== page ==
The word ‘documentary’ can be explained as ‘providing a factual record or report’. But facts and reports are two different things. Is documentary photography a representation of reality?
Is a photograph a reflection of the reality? A view superseded? After all, isn’t everyone aware that our experience of the world depends to a great extent on both our prior knowledge and our imagination? We rarely doubt the validity of what we perceive. But if you close your eyes, how can you tell that the world is still there? And if you only see the front of something, how can you be sure that it also has a back? In other words, reality as we experience it is purely personal, and not something necessarily universal.
In the past, photography functioned as the ‘collective memory’. It was used to register and document people’s lives in a faithful and objective manner. Later we became increasingly aware that everyone experiences reality in his or her own way. The point of discussion with regard to documentary photography is whether we are able to remain aware of this distinction. Are photographers at all capable of avoiding that their momentary experience is regarded as the only reality? It is not so much the infinitely improving technology that causes concern about the truth of a photo, it is the realisation that every photo, by definition, is a manipulation of reality. Whether consciously or not, a photographer always makes cut-outs of reality. He exposes selected subjects and leaves others out, sets the depth of field, makes a choice for colour or black- and-white, and what the photographer considers ‘noise’ and consequently leaves out, may be crucial for my understanding of the picture. As a result, the photographer creates a reflection of his or her own reality.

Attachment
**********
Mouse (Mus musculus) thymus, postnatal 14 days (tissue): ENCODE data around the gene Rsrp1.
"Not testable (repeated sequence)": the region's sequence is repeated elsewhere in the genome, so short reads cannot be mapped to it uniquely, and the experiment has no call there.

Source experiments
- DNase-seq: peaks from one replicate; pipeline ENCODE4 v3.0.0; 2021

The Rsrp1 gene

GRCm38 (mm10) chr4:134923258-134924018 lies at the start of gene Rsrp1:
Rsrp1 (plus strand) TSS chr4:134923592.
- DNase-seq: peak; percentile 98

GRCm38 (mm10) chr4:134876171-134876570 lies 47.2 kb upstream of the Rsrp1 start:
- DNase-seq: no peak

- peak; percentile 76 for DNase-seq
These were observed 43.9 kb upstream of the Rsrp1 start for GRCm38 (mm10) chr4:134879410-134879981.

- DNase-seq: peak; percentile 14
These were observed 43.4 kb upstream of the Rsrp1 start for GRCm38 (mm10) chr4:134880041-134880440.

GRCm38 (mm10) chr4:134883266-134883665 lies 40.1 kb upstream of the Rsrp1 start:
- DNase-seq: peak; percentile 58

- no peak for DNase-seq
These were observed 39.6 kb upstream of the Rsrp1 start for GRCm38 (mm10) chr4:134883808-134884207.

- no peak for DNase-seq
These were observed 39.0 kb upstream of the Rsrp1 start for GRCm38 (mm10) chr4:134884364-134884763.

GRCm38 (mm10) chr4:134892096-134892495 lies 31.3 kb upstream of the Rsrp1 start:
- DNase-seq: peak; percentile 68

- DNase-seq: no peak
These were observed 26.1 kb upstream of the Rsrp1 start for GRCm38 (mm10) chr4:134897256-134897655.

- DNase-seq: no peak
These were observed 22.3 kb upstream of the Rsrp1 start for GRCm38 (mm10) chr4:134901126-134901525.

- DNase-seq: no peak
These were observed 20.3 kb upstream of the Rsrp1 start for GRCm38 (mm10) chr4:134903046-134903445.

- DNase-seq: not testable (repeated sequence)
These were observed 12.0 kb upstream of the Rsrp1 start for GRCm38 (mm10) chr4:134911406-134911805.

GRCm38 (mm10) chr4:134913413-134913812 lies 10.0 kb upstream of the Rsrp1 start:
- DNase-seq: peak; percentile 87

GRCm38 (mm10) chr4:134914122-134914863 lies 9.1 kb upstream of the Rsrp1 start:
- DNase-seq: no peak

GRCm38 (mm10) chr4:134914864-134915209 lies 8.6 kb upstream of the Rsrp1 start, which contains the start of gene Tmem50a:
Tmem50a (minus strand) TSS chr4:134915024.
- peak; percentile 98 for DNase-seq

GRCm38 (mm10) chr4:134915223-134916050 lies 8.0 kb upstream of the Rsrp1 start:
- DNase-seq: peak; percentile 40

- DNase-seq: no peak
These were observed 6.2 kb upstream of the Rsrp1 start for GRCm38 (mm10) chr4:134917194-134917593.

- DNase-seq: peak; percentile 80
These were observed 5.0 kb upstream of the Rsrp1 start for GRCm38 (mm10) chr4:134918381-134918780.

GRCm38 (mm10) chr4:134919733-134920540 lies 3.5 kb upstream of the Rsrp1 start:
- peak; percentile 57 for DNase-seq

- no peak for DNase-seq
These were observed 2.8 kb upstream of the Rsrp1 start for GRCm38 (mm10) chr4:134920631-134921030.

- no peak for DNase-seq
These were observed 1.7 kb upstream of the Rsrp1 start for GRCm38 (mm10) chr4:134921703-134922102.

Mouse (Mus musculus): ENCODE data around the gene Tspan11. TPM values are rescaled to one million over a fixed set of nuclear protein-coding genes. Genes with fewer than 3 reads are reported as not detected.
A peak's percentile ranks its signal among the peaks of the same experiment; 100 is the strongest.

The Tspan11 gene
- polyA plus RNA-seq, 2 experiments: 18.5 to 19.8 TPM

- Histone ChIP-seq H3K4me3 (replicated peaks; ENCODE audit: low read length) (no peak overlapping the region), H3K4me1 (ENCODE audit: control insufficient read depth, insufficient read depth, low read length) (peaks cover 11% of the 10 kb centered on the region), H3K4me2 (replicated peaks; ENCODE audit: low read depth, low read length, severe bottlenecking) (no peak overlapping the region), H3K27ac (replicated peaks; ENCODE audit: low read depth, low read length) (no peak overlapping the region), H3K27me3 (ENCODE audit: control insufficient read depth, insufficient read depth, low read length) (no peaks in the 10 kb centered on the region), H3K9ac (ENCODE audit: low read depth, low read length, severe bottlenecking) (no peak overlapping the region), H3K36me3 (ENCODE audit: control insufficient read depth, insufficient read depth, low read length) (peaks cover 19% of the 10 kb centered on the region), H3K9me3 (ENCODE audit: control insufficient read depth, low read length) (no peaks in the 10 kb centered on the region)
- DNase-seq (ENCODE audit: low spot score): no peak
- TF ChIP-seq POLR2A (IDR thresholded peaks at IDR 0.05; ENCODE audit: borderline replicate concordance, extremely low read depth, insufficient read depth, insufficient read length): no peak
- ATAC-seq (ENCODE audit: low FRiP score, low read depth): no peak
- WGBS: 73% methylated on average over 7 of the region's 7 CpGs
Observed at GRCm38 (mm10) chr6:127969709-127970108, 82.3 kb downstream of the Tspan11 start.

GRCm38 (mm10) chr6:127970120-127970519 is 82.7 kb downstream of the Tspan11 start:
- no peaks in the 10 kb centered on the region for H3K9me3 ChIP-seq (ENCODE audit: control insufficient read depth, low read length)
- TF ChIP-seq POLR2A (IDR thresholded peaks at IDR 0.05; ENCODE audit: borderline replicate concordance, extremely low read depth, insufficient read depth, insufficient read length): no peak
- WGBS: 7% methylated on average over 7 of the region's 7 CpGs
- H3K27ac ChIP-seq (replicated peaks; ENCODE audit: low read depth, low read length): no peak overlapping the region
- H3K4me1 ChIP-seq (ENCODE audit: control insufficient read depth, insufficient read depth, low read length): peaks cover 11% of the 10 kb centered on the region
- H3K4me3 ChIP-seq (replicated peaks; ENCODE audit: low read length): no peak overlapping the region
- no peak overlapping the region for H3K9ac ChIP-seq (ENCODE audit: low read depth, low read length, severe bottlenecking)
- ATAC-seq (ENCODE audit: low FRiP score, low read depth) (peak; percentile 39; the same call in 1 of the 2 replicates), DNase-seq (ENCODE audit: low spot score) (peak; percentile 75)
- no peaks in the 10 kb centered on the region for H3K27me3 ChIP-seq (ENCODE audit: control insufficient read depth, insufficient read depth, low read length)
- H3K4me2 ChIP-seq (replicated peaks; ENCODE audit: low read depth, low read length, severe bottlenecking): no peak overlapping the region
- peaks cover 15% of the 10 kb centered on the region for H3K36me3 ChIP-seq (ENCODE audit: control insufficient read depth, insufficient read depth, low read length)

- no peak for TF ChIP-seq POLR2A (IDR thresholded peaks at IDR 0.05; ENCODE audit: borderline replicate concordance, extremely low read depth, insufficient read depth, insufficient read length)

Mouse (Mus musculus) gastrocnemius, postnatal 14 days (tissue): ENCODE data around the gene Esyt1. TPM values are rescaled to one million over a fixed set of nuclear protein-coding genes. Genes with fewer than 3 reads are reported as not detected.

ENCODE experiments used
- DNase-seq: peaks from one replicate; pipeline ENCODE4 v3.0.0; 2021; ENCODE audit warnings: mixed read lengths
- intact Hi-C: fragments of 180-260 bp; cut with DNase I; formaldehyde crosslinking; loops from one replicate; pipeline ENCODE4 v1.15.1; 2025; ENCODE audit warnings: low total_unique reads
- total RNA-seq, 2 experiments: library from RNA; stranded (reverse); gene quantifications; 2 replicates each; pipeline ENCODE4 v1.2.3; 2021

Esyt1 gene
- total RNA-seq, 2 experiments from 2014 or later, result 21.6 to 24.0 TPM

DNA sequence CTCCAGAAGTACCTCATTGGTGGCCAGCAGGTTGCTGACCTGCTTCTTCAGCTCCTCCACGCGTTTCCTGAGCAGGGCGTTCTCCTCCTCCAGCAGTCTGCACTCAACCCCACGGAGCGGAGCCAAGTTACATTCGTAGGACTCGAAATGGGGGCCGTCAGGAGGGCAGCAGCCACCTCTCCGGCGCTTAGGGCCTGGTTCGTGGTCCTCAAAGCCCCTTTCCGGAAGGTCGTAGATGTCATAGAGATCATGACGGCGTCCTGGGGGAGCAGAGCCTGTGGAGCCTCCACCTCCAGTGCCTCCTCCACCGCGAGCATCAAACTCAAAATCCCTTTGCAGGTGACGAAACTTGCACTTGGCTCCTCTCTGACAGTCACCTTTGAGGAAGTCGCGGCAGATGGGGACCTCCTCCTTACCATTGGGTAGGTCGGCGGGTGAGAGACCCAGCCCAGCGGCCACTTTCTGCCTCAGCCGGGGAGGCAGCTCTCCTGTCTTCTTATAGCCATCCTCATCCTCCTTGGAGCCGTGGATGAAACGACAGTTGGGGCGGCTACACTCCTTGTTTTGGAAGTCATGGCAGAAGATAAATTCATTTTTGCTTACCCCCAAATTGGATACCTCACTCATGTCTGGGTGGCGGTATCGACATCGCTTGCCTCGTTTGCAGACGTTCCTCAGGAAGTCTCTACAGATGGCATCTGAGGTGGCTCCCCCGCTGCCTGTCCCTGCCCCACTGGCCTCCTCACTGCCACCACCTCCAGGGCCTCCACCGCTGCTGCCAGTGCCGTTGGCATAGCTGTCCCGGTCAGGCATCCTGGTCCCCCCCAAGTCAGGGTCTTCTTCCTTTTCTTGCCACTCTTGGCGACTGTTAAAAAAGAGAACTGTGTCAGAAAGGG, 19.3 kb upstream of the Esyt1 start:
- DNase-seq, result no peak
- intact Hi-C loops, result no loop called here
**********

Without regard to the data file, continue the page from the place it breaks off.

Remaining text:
Photography proves incapable of recording objective reality. Because whether the image is manipulated in the dark room or behind the computer, all this is no longer relevant once you realise that the image was a manipulation of reality anyhow, from the moment it came into being. But is that really so terrible? Maybe we should just accept that nobody is able to experience objective reality, let alone register it, without adding one’s own interpretation. Isn’t that exactly what makes photography so wonderful? Isn’t photography essentially about the interpretation of life, rather than about the objective registration of life?
Agree / disagree?
Today’s documentary photography has gone far beyond the pursuit of objective registration. Take a look at the documentary photography shown at the World Press Photo exhibitions, or at the portfolios in this issue, and you can see that this documentary photography, without distorting reality, does not pretend to be neutral or objective. Although the image is based on facts and reality, it does not convey an opinion. The aesthetics and personal interpretation invite observers to look at the image for a longer time, and then form their own opinion. Subsequently you may relive the moment yourself, agree or disagree with the photographer, and try to discover the reality yourself.